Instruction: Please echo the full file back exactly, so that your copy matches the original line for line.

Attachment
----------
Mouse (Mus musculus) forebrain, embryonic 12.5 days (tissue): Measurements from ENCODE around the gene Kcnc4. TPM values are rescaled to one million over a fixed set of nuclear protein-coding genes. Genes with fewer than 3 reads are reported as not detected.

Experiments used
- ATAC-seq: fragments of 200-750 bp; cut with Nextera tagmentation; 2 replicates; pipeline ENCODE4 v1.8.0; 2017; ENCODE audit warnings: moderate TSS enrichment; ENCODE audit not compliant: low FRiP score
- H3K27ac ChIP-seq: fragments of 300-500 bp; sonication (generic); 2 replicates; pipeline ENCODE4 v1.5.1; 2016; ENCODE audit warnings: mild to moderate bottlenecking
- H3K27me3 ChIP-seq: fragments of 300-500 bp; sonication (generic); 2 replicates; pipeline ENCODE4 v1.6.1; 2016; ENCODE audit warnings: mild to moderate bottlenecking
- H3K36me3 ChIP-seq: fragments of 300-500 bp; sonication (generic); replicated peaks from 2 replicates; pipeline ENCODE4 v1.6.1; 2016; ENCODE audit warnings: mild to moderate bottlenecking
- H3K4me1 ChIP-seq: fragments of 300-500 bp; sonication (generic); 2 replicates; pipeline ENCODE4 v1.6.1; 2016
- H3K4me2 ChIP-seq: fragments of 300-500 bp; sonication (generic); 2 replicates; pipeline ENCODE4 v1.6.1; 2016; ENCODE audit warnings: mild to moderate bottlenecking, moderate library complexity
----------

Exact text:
Mouse (Mus musculus) forebrain, embryonic 12.5 days (tissue): Measurements from ENCODE around the gene Kcnc4. TPM values are rescaled to one million over a fixed set of nuclear protein-coding genes. Genes with fewer than 3 reads are reported as not detected.

Experiments used
- ATAC-seq: fragments of 200-750 bp; cut with Nextera tagmentation; 2 replicates; pipeline ENCODE4 v1.8.0; 2017; ENCODE audit warnings: moderate TSS enrichment; ENCODE audit not compliant: low FRiP score
- H3K27ac ChIP-seq: fragments of 300-500 bp; sonication (generic); 2 replicates; pipeline ENCODE4 v1.5.1; 2016; ENCODE audit warnings: mild to moderate bottlenecking
- H3K27me3 ChIP-seq: fragments of 300-500 bp; sonication (generic); 2 replicates; pipeline ENCODE4 v1.6.1; 2016; ENCODE audit warnings: mild to moderate bottlenecking
- H3K36me3 ChIP-seq: fragments of 300-500 bp; sonication (generic); replicated peaks from 2 replicates; pipeline ENCODE4 v1.6.1; 2016; ENCODE audit warnings: mild to moderate bottlenecking
- H3K4me1 ChIP-seq: fragments of 300-500 bp; sonication (generic); 2 replicates; pipeline ENCODE4 v1.6.1; 2016
- H3K4me2 ChIP-seq: fragments of 300-500 bp; sonication (generic); 2 replicates; pipeline ENCODE4 v1.6.1; 2016; ENCODE audit warnings: mild to moderate bottlenecking, moderate library complexity